You may have also built up cash in other products such as ISAs, or perhaps you’re lucky enough to own extra properties? These are all ways that you can earn additional income during your retirement, so it’s important to keep track of them and consider when might be a good time to access your money.
Trace your lost pensions
If you’re not sure how many pensions you have, you can use the government’s free pension tracing service to find any lost pensions. Once you’ve tracked down your old pensions, you may find that you’ve got extra money to factor into your retirement plan.
Consider combining your pensions
If you’ve got several pensions of varying amounts with different providers, it can be hard to keep track of them all. On top of that, you’re likely to be paying separate fees for each one.
Combining your pensions could simplify matters. One advantage is that you’ll only need to keep track of a single pot which can help you to know exactly how much you have, and how your investments are performing. You’ll also only have to pay a fee to one provider which could reduce the amount you’re paying in fees overall. You can start combining your old pensions today by transferring them to PensionBee.
Make the most of your pension contributions
Under the rules of Auto-Enrolment, you’ll usually pay a minimum of 5% of your qualifying earnings into your workplace pension each month, unless you opt out. Your employer will be required to pay a minimum of 3% into your pension pot. However, if you feel you can afford it, you may want to consider increasing your contributions. Some employers will have provisions to increase the amount they contribute as well and may match your contributions up to a certain limit. If you’re eligible, savers can usually get tax relief on pension contributions up to £60,000 or 100% of their salary (whichever is lower). You can see the effect that increasing your contributions might have on your pension savings by using our pension calculator.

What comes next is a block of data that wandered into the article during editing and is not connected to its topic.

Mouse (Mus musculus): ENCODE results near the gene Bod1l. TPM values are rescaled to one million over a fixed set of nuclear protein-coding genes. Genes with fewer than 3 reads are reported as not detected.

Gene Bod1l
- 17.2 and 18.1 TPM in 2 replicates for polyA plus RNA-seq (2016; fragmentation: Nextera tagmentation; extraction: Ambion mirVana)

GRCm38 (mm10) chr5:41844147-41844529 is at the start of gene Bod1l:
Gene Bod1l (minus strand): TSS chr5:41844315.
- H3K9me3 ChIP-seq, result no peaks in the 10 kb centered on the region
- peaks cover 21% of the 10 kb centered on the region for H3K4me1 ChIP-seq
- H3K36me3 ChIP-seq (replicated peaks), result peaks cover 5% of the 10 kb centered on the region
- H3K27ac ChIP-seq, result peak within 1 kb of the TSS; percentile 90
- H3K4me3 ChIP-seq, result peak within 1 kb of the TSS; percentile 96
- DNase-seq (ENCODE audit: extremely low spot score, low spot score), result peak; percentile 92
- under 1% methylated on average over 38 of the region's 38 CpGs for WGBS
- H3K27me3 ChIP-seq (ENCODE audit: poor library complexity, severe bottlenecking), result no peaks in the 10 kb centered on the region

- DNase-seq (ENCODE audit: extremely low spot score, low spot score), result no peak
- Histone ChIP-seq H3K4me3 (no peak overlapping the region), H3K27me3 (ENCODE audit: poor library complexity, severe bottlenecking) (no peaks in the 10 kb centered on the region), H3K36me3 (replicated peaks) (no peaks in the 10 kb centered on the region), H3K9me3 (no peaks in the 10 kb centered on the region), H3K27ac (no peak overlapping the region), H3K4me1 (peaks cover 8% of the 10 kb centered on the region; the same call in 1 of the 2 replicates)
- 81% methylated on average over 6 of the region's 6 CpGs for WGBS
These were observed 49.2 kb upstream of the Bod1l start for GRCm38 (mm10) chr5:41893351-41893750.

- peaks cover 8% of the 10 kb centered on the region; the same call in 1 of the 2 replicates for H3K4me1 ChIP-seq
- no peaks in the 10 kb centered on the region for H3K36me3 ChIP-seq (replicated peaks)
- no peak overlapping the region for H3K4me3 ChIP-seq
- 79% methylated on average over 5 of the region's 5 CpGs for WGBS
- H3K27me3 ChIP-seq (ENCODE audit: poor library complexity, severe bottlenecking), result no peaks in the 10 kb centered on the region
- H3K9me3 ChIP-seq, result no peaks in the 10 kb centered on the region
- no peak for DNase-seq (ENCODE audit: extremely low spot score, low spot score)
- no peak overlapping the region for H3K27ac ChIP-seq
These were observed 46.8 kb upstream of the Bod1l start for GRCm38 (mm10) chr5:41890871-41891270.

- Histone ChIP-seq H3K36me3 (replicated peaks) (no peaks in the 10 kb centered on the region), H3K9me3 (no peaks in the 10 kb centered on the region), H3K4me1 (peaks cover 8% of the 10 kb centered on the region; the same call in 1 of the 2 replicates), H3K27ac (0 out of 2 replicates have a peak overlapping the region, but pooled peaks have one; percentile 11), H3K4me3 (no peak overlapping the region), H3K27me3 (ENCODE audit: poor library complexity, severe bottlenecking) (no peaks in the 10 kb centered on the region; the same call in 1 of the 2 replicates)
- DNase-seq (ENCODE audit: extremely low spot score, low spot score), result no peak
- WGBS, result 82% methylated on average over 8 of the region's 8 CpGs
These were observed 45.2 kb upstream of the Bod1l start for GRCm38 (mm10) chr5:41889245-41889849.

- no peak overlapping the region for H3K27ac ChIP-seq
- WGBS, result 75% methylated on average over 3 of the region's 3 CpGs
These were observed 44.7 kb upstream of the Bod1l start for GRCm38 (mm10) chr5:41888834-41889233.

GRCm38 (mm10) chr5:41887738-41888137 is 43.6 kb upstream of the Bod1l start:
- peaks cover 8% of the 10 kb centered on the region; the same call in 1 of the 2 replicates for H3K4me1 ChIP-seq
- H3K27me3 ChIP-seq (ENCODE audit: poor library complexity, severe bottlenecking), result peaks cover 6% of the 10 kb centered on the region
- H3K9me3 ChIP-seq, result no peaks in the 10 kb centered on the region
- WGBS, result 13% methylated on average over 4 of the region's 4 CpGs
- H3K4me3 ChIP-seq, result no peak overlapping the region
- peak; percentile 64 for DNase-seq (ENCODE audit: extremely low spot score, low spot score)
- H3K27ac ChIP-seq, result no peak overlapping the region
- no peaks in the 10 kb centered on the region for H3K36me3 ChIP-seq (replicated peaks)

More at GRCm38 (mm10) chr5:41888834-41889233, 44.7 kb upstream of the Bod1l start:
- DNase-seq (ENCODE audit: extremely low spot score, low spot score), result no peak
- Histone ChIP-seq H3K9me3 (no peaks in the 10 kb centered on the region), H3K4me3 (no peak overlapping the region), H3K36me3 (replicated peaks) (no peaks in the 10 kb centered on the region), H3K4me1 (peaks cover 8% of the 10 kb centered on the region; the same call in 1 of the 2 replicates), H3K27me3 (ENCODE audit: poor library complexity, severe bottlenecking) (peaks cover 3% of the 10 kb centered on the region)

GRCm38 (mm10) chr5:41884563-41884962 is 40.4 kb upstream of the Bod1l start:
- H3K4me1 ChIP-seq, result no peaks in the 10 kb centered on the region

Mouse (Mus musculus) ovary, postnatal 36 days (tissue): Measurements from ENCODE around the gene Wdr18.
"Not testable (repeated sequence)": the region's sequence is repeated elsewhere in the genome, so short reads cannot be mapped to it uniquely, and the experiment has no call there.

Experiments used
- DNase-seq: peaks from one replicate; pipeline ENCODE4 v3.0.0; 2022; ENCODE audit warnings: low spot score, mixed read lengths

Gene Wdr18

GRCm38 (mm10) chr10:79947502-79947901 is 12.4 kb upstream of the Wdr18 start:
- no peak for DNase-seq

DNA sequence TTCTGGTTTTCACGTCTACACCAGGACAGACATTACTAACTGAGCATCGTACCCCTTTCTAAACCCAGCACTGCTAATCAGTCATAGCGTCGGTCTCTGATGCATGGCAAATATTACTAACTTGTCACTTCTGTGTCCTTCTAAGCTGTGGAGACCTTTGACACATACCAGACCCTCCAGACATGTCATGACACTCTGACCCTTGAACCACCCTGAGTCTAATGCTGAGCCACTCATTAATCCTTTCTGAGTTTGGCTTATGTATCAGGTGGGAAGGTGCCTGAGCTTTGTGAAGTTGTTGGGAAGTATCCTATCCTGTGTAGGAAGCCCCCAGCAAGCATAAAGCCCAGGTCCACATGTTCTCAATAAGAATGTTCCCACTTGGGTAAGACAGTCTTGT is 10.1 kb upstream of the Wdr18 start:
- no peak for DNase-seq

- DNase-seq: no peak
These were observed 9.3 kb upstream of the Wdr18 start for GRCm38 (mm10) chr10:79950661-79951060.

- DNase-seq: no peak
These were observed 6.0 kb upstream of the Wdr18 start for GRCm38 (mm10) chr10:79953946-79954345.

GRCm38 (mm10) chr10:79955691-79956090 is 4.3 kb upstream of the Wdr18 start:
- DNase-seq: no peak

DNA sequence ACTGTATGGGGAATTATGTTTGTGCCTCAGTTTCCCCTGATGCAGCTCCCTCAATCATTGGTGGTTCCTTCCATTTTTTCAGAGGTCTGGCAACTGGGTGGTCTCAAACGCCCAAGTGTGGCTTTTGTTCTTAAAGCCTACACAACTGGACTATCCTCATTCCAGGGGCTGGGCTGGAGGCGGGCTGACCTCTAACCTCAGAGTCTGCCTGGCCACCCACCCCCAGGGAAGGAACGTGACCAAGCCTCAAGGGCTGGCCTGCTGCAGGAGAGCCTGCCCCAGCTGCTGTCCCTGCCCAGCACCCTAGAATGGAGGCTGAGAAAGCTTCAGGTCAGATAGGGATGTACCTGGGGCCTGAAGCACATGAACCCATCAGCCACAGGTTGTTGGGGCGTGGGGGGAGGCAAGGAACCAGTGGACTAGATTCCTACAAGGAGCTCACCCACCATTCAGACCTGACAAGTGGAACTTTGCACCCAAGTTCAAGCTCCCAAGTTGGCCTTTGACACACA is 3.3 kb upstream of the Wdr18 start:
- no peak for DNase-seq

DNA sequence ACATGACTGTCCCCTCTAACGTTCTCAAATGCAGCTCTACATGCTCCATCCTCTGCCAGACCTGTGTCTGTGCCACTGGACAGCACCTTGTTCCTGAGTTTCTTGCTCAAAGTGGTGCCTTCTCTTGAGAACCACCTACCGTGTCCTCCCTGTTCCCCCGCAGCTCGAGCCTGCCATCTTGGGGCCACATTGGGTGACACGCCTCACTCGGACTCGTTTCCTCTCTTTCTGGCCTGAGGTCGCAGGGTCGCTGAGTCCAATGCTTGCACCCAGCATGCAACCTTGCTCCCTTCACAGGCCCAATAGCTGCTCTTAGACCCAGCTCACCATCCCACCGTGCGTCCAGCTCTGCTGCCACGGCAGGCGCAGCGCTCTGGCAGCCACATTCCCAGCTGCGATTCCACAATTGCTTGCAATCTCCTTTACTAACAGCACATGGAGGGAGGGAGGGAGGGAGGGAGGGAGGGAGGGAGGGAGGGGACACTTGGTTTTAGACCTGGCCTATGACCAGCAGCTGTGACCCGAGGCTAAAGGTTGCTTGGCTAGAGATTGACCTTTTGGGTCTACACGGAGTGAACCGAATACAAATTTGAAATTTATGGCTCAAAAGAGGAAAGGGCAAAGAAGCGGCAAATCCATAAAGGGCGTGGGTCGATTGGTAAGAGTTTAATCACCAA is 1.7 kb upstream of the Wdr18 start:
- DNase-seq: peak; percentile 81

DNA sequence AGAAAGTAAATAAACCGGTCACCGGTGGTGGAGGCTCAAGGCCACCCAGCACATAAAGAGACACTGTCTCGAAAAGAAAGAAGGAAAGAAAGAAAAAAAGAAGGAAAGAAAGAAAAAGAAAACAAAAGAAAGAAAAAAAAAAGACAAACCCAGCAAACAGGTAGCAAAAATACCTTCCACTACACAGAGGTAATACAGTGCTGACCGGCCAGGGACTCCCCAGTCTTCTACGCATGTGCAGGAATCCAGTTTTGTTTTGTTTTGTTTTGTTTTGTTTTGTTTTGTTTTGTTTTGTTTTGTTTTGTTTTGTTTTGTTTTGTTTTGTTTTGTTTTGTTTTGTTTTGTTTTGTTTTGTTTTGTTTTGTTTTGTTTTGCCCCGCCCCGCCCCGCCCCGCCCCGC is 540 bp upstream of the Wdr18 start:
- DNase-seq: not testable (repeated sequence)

Understand pension withdrawal options
Withdrawing from a pension can be quite different to receiving an income from a job as you’ll have more flexibility in what you can do with your money. Before you start looking at your withdrawal options, it’s good to remember that 25% of your cash will be tax-free and how you take that proportion will depend on the choices you make.
One option is to take out an annuity, which can be useful if you like the idea of continuing to have a regular monthly income. When purchasing an annuity you’re essentially paying a lump sum to an annuity provider in exchange for a guaranteed income over a set period of time or for the rest of your life.
Another option’s to access your savings using pension drawdown. This allows you to take out the money in your pension as and when you like whilst leaving the remainder invested. This option may suit you if you want a more flexible approach to withdrawing your money. For example, you may want to take a little extra one month to fund a holiday, but then withdraw less the next month when you have fewer activities planned.
Alternatively, you don’t have to choose just one option and can divide your savings between one or more withdrawal techniques. Just remember that you might need to weigh up how this affects the amount of tax you’ll pay in any given tax year.
Retirement plan checklist
To summarise, here’s your checklist to start your retirement plan:
Decide when you’re going to retire
Calculate how much money you’d like to retire with
Make a list of all your savings and investments
Start looking for lost pensions
Calculate if you can afford to increase your pension contributions
Consider if combining your pensions could help reduce admin and fees
Choose how you’d like to withdraw your pension.
As always with investments, your capital is at risk. The value of your investment can go down as well as up, and you may get back less than you invest. This information should not be regarded as financial advice.
Last edited: 06-07-2023